Sports

Blue Jays 5, Red Sox 0

John Lackey strains biceps in Red Sox loss

Catcher David Ross, third baseman Will Middlebrooks, and manager John Farrell surround John Lackey after he hurt his biceps in the fifth inning.

By Peter Abraham

The Red Sox starter left in the fifth inning of the 5-0 loss. Lackey will return to Boston Sunday for an MRI on his arm.

Canadiens 2, Bruins 1

Canadiens turn back Bruins

Canadien Brandon Prust scores on Bruins goalie Tuukka Rask as Bruins Matt Bartkowski tries to defend the net Saturday.

By Fluto Shinzawa

The Bruins could have taken over first place in the Northeast Division, but now trail the Canadiens by three points after the 2-1 loss.

Christopher L. Gasper

Tiger Woods won’t be back until he wins a major

Tiger Woods

By Christopher L. Gasper

If a week from Sunday Woods is donning the famed green jacket as the Masters champion for a fifth time, he is indisputably back, like him or not.

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red sox notebook

Red Sox’ Jose Iglesias feeling better after plunking

By Peter Abraham

Sunday baseball notes

Montreal is exploring a major league return

By Nick Cafardo

Sunday Basketball Notes

Kings decision a dilemma on way out for David Stern

By Gary Washburn

Sunday Football Notes

Giants coach Tom Coughlin standing test of time

By Greg A. Bedard

Sunday Hockey Notes

Bruins’ Patrice Bergeron must weigh price being paid

By Kevin Paul Dupont

Michigan 61, Syracuse 56

Michigan reaches NCAA championship game

By Ray Glier

Bob Ryan

Frozen Four breaks from tradition

By Bob Ryan

On Second Thought

BU wrestling program forced into submission

By Kevin Paul Dupont

Bruins notebook

Bruins’ Matt Bartkowski takes step back

By Fluto Shinzawa

CELTICS NOTEBOOK

Kevin Garnett returns to Celtics practice

By Baxter Holmes

BC FOOTBALL NOTEBOOK

BC’s Chase Rettig wants to get back to postseason

By Michael Vega

Louisville 72, Wichita St. 68

Louisville surge ends Wichita State’s run

By Amalie Benjamin

FINAL FOUR

Notebook: Cardinals had Kevin Ware on their side

By Amalie Benjamin

Ideas

ideas

Taxes, a love story

By Leon Neyfakh

How (and why) to fix a dysfunctional American relationship.

Should America let Syria fight on?

Syrian rebel fighters posed for a photo after several days of intense clashes with the Syrian army in Aleppo, Syria, in October.

By Thanassis Cambanis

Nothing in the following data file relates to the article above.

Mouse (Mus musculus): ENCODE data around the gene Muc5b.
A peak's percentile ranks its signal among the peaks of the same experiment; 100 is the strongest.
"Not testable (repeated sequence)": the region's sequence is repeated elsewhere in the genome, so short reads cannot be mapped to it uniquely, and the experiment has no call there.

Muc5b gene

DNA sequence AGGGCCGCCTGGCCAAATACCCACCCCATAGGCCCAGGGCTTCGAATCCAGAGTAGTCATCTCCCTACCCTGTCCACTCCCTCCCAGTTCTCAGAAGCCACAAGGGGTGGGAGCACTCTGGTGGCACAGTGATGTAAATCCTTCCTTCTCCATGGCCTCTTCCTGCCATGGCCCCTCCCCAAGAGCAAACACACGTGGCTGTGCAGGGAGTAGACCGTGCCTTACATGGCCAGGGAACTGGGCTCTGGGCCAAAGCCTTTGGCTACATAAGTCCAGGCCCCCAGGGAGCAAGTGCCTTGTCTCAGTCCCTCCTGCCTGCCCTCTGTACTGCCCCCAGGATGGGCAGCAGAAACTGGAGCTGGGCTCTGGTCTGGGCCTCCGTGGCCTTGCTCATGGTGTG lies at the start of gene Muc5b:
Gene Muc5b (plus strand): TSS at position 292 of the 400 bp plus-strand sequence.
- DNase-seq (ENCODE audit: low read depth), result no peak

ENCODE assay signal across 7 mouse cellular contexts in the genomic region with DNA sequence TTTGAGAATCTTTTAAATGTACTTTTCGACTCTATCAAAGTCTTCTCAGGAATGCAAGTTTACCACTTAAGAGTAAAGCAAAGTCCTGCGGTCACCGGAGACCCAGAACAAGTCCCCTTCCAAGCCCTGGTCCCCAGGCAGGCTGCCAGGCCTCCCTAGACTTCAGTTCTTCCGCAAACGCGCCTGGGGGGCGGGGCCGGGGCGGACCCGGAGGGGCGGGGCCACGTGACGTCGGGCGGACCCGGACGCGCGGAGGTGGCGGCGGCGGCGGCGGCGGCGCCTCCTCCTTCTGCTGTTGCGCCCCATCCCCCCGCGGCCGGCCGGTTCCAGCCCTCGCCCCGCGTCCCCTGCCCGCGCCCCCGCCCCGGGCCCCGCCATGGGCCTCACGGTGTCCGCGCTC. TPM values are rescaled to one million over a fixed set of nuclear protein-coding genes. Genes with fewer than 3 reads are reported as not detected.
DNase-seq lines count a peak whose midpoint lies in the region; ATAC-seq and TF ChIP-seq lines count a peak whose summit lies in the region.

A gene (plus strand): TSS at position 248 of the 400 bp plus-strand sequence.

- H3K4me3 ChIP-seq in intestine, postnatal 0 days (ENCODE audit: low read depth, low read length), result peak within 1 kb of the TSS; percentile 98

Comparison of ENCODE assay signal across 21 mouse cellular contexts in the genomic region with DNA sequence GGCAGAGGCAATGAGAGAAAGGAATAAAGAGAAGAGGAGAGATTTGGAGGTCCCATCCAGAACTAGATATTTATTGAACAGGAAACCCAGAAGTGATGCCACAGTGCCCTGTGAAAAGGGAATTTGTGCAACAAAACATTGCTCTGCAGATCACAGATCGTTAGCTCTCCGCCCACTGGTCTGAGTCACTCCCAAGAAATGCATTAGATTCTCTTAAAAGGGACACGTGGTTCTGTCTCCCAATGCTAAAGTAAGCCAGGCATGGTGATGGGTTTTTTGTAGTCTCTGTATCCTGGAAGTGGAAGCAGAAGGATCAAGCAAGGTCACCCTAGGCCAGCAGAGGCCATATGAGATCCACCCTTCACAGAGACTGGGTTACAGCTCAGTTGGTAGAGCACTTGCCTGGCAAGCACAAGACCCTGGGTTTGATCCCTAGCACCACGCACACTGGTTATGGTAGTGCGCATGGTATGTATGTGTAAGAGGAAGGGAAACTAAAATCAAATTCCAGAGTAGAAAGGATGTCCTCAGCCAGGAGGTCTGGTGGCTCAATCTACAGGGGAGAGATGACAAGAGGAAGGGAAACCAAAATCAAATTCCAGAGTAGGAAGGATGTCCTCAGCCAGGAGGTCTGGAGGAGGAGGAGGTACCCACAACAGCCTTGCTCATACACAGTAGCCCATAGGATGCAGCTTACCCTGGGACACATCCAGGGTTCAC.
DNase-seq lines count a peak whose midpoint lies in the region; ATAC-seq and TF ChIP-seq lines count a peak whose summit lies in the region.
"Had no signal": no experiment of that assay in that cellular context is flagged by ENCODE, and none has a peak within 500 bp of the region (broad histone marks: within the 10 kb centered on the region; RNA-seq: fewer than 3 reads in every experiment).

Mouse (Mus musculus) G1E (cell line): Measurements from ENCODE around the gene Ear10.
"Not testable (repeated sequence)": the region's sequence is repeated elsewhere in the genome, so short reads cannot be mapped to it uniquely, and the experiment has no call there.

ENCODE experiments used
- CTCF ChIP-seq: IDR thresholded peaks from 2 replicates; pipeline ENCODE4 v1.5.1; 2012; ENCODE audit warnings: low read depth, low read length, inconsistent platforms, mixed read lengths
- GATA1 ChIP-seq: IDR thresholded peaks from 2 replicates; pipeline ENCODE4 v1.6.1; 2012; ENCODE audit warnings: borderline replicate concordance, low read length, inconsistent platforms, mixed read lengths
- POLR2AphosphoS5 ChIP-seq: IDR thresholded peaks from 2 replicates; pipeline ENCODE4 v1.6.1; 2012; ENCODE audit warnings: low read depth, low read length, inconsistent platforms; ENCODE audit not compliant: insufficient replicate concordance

In an unsettling way of seeing the catastrophic civil war, a drawn-out conflict might serve the US interest.

A treasury of opera poisonings

By Carolyn Y. Johnson

From snake venom to radiation, the chemistry of operatic drama.

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Uncommon Knoweldge

The blindness of football refs—quantified

By Kevin Lewis

Brainiac

It’s like your head was there

By Kevin Hartnett

Books

Book review

‘Last Friends’ by Jane Gardam

By Jane Ciabattari

Gardam wraps up her witty, vivid trilogy “Old Filth” about an end-of-Empire love triangle that spans a half century of insinuation and intrigue.

director, dabbler in neuroscience

Anne Bogart

Her production of “Trojan Women” runs at ArtsEmerson April 17-21. Bogart talks about the books she’s reading and loves to read.

Book review

‘Paris to the Pyrenees’ and ‘Walking Home’

By Ethan Gilsdorf

Two recent books, “Paris to the Pyrnees” by David Downie and “Walking Home” by Simon Armitage, tramp and stumble onto the point of a pilgrimage.

Obituaries

Lawrence Fuchs; professor crafted immigration law changes

Lawrence Fuchs created and led the American studies department at Brandeis University.

By Bryan Marquard

Dr. Fuchs, 86, helped shape Brandeis University, where he created and led the American studies department, served as dean of faculty, and for 50 years taught classes.

Milo O’Shea, at 86; Irish character actor was a two-time Tony Award nominee

Milo O’Shea appeared on such shows as “The Golden Girls” and “The West Wing.”

By Douglas Martin

Mr. O’Shea, recognizable by his black bushy eyebrows, tumble of white hair, and impish smile, appeared in several films, including “Ulysses,” “Barbarella,” and “The Verdict.”

Ralph Klein, 70; Calgary mayor brought 1988 Winter Games to Canada

Ralph Klein was a television weatherman before running for mayor in 1980.

By Douglas Martin

Mr. Klein was a rambunctious politician who helped bring the Olympics to Calgary and spurred development of Alberta’s massive oil sands deposits.

Arts & Movies

family entertainment

Maurice Hines reflects on past in ‘Tappin’ Thru Life’

In “Tappin’ Thru Life,” Maurice Hines looks back on a passion for tap that began when he was tiny.

By Karen Campbell

The show traces Hines’s six decade-plus career and is a tribute to his brother Gregory, who died in 2003.

family entertainment

Cambridge Science Festival, by the numbers

Among the exhibits at the Cambridge Science Festival are (clockwise from top left): The Physics of Billiards; Visual-Eyes Art, a multimedia exhibit that explores animal vision and perception; and Sidewalk Astronomy, on the moons of Saturn.

By Jeff Wagenheim

The seventh Cambridge Science Festival runs Friday through April 21, bringing knowledge to more than 50 sites in Cambridge, Boston, and surrounding towns.

family entertainment

At MIT Museum, objects of everyday genius

By James H. Burnett III

The heroes in "Hidden Heroes” aren’t people or super beings. They’re simple items that we use and arguably take for granted in our everyday lives.

More Stories

family entertainment

PBS’s ‘Super WHY!’ comes to life onstage

By Sarah Rodman

family entertainment

Maud Morgan Arts centers on the community of all ages

By Katy Rushlau

family entertainment

Critic’s picks for family-oriented pop music events

By James Reed

family entertainment

A diverse menu at International Children’s Film Festival

By Ethan Gilsdorf

family entertainment

Packing a lot of slacking into ‘Regular Show’ disc

By Tom Russo

April 7: Family Filmgoer

By Jane Horwitz

Travel

Cities in the States

Three days in San Francisco